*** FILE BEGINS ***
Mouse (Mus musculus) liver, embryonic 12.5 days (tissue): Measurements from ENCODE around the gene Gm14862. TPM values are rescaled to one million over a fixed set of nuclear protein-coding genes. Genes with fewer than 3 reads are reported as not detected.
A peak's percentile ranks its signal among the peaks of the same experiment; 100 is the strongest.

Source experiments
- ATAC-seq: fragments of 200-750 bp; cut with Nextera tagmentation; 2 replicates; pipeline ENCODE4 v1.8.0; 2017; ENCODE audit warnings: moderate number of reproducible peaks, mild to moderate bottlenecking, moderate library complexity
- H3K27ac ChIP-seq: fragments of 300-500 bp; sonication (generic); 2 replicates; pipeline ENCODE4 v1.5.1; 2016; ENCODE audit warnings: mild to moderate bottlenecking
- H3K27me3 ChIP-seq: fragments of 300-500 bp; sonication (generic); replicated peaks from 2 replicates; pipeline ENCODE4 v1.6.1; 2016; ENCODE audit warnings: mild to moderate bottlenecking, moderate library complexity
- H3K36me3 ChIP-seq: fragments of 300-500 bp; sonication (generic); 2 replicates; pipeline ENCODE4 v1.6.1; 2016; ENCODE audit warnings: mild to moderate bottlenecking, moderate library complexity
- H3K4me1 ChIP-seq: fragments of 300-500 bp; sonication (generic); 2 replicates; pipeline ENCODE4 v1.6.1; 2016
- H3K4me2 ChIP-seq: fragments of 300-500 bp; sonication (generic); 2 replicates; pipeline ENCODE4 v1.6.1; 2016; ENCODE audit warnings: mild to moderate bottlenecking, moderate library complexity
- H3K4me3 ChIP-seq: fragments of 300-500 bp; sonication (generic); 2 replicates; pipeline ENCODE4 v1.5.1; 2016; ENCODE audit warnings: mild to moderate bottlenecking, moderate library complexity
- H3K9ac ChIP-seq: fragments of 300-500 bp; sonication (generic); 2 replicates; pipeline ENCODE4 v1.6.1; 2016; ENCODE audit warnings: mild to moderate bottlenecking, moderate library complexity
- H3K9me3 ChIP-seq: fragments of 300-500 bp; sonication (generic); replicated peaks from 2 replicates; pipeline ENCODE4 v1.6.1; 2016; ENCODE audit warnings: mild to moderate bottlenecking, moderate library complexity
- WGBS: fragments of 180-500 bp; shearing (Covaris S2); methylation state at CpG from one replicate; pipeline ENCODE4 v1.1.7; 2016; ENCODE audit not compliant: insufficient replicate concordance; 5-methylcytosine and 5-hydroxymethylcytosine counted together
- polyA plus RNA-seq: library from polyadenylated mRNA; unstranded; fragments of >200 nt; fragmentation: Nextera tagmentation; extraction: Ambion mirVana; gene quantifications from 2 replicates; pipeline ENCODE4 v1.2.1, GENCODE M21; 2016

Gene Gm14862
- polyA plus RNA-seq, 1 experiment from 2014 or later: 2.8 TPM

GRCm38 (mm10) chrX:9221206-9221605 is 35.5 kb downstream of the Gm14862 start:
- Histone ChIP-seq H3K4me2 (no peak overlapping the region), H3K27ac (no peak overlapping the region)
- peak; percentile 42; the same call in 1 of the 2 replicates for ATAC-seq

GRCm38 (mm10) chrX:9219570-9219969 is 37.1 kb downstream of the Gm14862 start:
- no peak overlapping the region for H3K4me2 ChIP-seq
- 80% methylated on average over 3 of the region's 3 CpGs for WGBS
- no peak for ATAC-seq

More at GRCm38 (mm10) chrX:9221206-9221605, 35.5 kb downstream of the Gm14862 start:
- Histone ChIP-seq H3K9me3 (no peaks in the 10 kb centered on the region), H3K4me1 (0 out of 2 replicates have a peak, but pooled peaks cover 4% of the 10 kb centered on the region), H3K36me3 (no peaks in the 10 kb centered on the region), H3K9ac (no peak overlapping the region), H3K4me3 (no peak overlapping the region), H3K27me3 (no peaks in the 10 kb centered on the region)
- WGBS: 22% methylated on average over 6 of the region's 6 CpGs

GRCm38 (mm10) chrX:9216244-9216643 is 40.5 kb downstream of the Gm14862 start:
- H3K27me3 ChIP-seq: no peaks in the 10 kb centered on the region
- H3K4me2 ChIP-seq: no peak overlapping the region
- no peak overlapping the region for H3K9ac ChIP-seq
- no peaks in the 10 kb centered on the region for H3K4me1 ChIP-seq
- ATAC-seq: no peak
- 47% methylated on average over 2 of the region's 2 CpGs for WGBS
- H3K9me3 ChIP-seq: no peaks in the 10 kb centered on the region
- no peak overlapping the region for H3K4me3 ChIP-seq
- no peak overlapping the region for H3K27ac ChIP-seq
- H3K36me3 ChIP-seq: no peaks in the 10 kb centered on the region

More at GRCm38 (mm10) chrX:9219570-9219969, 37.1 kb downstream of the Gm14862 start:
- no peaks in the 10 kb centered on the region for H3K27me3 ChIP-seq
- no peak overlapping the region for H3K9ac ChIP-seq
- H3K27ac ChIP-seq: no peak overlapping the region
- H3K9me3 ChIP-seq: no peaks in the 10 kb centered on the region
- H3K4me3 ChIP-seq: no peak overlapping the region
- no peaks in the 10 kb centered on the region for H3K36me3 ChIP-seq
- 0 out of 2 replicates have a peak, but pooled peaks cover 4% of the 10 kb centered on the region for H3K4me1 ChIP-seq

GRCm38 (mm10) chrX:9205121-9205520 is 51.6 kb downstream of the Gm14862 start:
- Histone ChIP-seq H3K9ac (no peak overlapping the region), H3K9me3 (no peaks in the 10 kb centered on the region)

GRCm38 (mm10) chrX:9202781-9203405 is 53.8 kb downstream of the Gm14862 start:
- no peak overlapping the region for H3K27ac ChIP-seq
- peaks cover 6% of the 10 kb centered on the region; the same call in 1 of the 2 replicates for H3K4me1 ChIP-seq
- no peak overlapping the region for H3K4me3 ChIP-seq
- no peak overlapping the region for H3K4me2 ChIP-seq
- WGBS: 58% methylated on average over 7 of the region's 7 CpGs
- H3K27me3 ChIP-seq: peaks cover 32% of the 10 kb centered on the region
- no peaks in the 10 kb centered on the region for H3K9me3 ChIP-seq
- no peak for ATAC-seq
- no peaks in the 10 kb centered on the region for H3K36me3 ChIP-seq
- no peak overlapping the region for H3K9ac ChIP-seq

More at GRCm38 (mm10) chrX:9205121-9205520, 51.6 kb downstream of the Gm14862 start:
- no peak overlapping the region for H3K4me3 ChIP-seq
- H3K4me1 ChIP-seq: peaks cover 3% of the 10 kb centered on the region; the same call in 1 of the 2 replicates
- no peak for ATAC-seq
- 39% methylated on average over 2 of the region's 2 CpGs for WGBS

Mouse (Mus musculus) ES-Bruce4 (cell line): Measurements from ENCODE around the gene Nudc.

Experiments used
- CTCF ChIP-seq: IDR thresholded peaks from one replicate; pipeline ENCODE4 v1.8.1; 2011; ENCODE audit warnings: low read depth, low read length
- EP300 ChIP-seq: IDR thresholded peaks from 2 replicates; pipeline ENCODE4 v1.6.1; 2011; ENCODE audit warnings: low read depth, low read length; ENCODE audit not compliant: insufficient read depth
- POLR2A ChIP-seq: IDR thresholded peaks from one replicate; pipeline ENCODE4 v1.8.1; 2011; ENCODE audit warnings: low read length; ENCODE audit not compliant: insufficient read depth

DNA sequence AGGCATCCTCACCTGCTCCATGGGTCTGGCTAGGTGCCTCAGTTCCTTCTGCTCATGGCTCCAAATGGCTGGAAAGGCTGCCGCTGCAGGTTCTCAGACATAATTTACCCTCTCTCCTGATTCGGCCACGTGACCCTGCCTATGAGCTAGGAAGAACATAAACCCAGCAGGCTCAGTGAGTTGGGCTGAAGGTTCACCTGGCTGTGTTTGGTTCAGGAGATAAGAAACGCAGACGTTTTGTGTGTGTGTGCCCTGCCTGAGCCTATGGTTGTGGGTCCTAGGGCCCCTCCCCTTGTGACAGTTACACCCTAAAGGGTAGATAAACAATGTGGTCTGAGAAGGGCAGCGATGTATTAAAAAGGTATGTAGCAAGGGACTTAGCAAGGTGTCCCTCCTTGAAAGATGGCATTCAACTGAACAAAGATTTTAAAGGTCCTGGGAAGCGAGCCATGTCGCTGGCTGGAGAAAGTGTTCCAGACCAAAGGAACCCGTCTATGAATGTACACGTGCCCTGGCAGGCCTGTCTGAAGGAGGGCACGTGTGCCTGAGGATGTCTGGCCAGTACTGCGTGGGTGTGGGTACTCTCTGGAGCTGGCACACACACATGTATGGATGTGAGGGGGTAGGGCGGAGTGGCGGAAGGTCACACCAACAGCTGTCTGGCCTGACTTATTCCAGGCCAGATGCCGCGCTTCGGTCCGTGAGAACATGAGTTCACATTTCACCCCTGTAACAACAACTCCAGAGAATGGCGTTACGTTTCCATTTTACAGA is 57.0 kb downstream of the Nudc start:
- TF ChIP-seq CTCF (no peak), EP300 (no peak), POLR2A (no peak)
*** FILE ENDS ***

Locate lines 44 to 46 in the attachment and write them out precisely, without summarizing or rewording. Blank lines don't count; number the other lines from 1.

- no peaks in the 10 kb centered on the region for H3K36me3 ChIP-seq
- 0 out of 2 replicates have a peak, but pooled peaks cover 4% of the 10 kb centered on the region for H3K4me1 ChIP-seq

GRCm38 (mm10) chrX:9205121-9205520 is 51.6 kb downstream of the Gm14862 start: